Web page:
Critical Thinking: The Difference Between Good and Great Leaders

 Critical thinking is an objective way to assess situations and take actions. It requires elimination of false assumptions and evaluation of criteria-based thought for the purpose of drawing analytics-based conclusions and actualizing organizational potential.

Critical thinkers are skeptics (this does not translate to pessimists) –…think Yoda, not Homer Simpson. Critical thinkers and skeptics seek alternative viewpoints (though don’t accept all views) from a non-emotional, yet emotionally-intelligent, non-biased, analytical perspective; they discover truths, communicate clearly and transparently, make decisions, and solve problems based on valid inferences and fact-based scientific comparisons and contrasts.

Why It Matters

Critical thinking is applicable whenever need arises to resolve a challenge. This happens regularly in all workplaces at all levels of leadership. Poor decisions almost always negatively impact, sometimes seriously so, business performance. To mitigate this risk, high-performing organizations rely on their leaders to be critical thinkers. In fact, our own research, and as corroborated by others, identifies critical thinking as the single most important skill for leaders and managers in all organizations:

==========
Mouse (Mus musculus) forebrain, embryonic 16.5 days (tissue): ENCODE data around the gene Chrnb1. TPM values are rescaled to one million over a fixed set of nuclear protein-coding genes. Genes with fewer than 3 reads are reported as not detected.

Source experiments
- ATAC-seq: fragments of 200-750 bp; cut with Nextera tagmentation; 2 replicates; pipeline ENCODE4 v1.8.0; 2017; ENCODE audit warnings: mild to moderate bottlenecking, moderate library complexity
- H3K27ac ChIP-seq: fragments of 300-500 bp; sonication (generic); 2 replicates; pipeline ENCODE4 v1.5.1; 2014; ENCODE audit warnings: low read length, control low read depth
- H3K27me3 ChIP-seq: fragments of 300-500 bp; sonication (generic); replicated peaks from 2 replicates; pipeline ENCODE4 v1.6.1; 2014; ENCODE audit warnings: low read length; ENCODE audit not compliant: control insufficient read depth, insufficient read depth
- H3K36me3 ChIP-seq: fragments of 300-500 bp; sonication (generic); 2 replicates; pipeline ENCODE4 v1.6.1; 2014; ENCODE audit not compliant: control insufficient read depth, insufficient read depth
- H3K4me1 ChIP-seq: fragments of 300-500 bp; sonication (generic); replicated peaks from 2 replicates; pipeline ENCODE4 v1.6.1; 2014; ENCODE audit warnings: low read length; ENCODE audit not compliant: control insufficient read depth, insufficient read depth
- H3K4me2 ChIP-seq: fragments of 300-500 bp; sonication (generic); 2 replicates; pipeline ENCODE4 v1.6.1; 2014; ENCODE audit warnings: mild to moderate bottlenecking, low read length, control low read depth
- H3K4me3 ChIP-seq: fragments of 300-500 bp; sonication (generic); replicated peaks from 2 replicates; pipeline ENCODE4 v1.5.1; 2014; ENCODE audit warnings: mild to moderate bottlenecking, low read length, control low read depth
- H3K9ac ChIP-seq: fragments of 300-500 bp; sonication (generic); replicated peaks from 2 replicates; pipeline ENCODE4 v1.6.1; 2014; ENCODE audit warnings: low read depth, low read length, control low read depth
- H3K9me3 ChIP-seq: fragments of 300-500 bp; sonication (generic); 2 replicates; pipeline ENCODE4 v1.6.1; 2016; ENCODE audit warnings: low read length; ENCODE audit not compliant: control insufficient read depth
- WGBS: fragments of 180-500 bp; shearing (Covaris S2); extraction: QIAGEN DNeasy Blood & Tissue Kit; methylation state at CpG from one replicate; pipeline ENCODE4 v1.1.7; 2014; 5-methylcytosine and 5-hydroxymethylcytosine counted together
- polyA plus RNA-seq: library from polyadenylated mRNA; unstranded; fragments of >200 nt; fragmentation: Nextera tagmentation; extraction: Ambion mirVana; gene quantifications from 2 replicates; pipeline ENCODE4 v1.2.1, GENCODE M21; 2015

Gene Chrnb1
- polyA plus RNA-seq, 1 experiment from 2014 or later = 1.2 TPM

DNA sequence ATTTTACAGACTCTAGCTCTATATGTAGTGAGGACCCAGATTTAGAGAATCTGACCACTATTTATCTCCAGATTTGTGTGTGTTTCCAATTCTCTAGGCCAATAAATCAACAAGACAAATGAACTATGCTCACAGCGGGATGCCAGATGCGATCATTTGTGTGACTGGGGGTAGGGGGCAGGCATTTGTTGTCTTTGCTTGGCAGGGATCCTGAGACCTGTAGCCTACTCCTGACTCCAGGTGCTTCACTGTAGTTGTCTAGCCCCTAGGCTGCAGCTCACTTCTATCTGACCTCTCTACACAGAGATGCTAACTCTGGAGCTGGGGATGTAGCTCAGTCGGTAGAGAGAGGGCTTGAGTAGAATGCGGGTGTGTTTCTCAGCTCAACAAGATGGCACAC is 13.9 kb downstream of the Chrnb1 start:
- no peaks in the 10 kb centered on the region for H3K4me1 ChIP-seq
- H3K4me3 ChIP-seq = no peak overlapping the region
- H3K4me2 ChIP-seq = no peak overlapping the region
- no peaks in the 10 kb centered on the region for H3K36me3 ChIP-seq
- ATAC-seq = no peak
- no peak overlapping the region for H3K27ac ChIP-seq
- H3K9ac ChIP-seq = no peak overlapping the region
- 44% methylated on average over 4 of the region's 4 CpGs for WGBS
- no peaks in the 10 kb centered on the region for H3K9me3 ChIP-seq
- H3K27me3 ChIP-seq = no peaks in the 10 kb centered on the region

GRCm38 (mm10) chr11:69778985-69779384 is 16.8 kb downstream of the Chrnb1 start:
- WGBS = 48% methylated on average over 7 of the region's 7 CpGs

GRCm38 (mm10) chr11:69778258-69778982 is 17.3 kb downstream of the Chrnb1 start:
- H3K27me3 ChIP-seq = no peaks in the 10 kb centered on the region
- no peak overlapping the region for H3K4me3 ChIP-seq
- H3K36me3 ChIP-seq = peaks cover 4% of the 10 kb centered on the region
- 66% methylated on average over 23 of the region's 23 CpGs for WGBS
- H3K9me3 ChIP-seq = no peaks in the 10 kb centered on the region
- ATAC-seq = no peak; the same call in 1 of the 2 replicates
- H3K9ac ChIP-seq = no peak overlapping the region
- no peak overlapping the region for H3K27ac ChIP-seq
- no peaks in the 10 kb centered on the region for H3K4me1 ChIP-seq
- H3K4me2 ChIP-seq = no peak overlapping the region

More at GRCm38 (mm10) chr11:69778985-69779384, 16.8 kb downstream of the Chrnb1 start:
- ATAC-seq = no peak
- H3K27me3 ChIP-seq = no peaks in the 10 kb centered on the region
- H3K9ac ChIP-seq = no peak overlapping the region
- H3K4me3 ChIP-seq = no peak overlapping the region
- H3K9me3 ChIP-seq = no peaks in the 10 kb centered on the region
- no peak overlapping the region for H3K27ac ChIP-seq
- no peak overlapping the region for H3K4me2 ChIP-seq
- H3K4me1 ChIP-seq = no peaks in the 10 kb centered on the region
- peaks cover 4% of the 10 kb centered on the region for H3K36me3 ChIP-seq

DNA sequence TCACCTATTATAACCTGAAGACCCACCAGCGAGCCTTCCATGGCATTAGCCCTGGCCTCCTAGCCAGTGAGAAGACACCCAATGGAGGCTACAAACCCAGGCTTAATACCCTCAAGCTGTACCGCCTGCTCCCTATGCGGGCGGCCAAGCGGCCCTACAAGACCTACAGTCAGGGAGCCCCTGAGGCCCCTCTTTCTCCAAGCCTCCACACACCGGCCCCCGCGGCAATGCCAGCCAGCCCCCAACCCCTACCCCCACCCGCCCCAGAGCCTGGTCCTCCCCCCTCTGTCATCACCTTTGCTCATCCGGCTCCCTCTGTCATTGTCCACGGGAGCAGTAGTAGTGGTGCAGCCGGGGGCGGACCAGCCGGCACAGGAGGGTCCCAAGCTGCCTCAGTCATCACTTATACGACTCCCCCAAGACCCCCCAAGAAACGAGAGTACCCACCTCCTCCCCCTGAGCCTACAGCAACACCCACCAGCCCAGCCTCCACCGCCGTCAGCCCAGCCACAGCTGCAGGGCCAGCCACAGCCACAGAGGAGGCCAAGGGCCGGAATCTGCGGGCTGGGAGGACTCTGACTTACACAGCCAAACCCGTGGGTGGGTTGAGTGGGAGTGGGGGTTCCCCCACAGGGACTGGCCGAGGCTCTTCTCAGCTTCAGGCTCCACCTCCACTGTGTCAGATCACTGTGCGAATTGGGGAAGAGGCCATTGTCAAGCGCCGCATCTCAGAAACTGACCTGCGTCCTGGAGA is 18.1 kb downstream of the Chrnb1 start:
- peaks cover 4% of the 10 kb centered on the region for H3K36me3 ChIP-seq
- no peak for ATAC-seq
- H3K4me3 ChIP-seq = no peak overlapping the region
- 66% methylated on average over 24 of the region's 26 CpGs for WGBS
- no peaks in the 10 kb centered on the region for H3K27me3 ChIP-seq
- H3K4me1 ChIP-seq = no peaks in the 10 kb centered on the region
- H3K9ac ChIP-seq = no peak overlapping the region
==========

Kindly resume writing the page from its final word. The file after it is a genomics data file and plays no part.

What are the three most important skills required of leaders to successfully lead your organizations over the next 5 years (2010 – 2015)?

 

Strongly Disagree Disagree Neutral Agree Strongly Agree
Critical Thinking 2% 7% 17% 39% 35%
Collaboration 2% 7% 19% 40% 32%
Creativity/Innovation 2% 8% 34% 28% 28%

n =2100+ executives and managers

Source: P21, AMA, and Canadian Management Centre Survey 2010

Not only did those executives and managers surveyed identify critical thinking as the single most important leader skill, but three quarters of them also believe that critical thinking will escalate in importance this year, next year and in the years to come. The two top reasons underscoring that belief are the pace of change in business today and global expansion and competitiveness.

Anecdotally, the message is the same. Just yesterday, an executive recruiter contacted me for a candidate lead on a SVP Talent Management position recently vacated in global pharmaceutical. Upon reviewing the job profile, this is how the first bullet under the Essential Skills section read:

  • Must demonstrate strong critical thinking skills taking an empirical, rational approach to problem solving to move the organization in a positive direction.

Corporate and academic research dating as far back as 1985 (Ennis) and consistently through the years (1986 Sternberg, 1990 McPeck, 1992 Paul, 1998 Halpern, 1999 Bailin, 2002 Toplak, 2003 Runco, 2004 Lubart, 2007 Willingham, 2008 West, 2010 AMA/CMC 2010, 2014 Brandon Hall Group) shows that organizations with strong critical thinkers make better decisions, commit fewer mistakes, and outperform those who have a deficit in critical thinking skills. Ironically, however, research also shows that the preponderance of current and future leaders severely lack the critical thinking skills required to lead in the 21st century.

Having established what critical thinking is, and the need for it, let’s be clear on how to develop it.

How to Develop It